So, is there any truth in this story? Well, Alan Nixon and Sunderland have a little history and his current employers, the Sun, have certainly attracted some incredibly damaging attention in recent weeks. Liverpool announced the newspaper would no longer be welcome at Anfield a little over a week ago. The Murdoch-owned title claimed it was a 'sad day for football', but few tears will have been shed for the Merseyside outfit kicking a lump out of what has become a much-maligned title in recent years.
As for Nixon, he has attracted some wrath from Sunderland observers, fans and even a chairman in his ramblings about the club over the years. But in truth, his and the newspaper's record is more 50/50 than lamentable of late - so there may be an inkling of plausibility in the Sun's story yet.
It was back in 2011 when Niall Quinn was forced to rubbish Nixon's claims that then-striker Asamoah Gyan was being hawked around potential Premier League buyers by email. Even when the Sunderland chairman denied the story, the hack - who was then writing for the Mirror - insisted Quinn was hiding the truth, only to then vanish from sight once the player himself had insisted he really wasn't moving to Stoke City.
However, it was Nixon who recently announced the arrival of Simon Wilson from Manchester City as Sunderland's new Chief Football Officer before anyone else. And it was the same man who broke the news Under-23 coach, Andy Welsh, was wanted by Wigan - the club at which he is now first team coach.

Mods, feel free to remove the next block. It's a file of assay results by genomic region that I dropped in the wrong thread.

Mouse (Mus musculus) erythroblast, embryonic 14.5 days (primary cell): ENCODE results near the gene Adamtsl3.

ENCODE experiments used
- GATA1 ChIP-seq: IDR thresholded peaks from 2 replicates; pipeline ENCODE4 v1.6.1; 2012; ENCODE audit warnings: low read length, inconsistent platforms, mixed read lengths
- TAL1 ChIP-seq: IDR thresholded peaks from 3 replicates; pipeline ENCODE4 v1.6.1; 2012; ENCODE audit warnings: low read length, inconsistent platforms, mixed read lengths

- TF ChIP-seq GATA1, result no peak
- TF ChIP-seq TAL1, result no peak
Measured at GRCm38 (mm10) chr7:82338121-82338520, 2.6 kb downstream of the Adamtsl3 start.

And, it was Nixon's colleague, David Coverdale. who unearthed the 'Sunderland for sale' brochure that Ellis Short was advertising the club in late last year, and it was Coverdale who recently announced that Jimmy Sinclair was to join as new head of the academy before anyone else.
The pair's record in the transfer window just closed was pretty hit-and-miss. The Sun ran several stories claiming Lamine Kone was about to exit the Stadium of Light only for David Moyes to later confirm no bids had been received for the Ivorian centre-half in January. But, it was the Sun man who started the story that Sam Allardyce was after Patrick van Aanholt - a saga which ended with a £14m move for the Dutchman to Selhurst Park.
Perhaps the strangest Nixon-story in recent times was his claim in November that David Moyes had held secret talks with former Sunderland players to figure out exactly what was wrong with the club. Whatever the truth in that one, if such a meeting did take place the end result clearly didn't work.
There is a cloak of doubt and mystery which has forever shrouded the musings of the Sun - which remains Britains best selling daily newspaper. In truth, the truth is almost impossible to fathom. There are have long been suggestions that Nixon has built his career on actively colluding with agents to manipulate situations between players and clubs - though in reality that's pretty much how the media transfer gossip market works these days full-stop.
Whether there is basis to this latest apparently outlandish claim - that Sunderland are set to partially abandon the North East - the proof will be in the pudding. But, it would be an interesting poser to put to Martin Bain and David Moyes - the men behind the current onslaught about bringing the club back into touch with its community.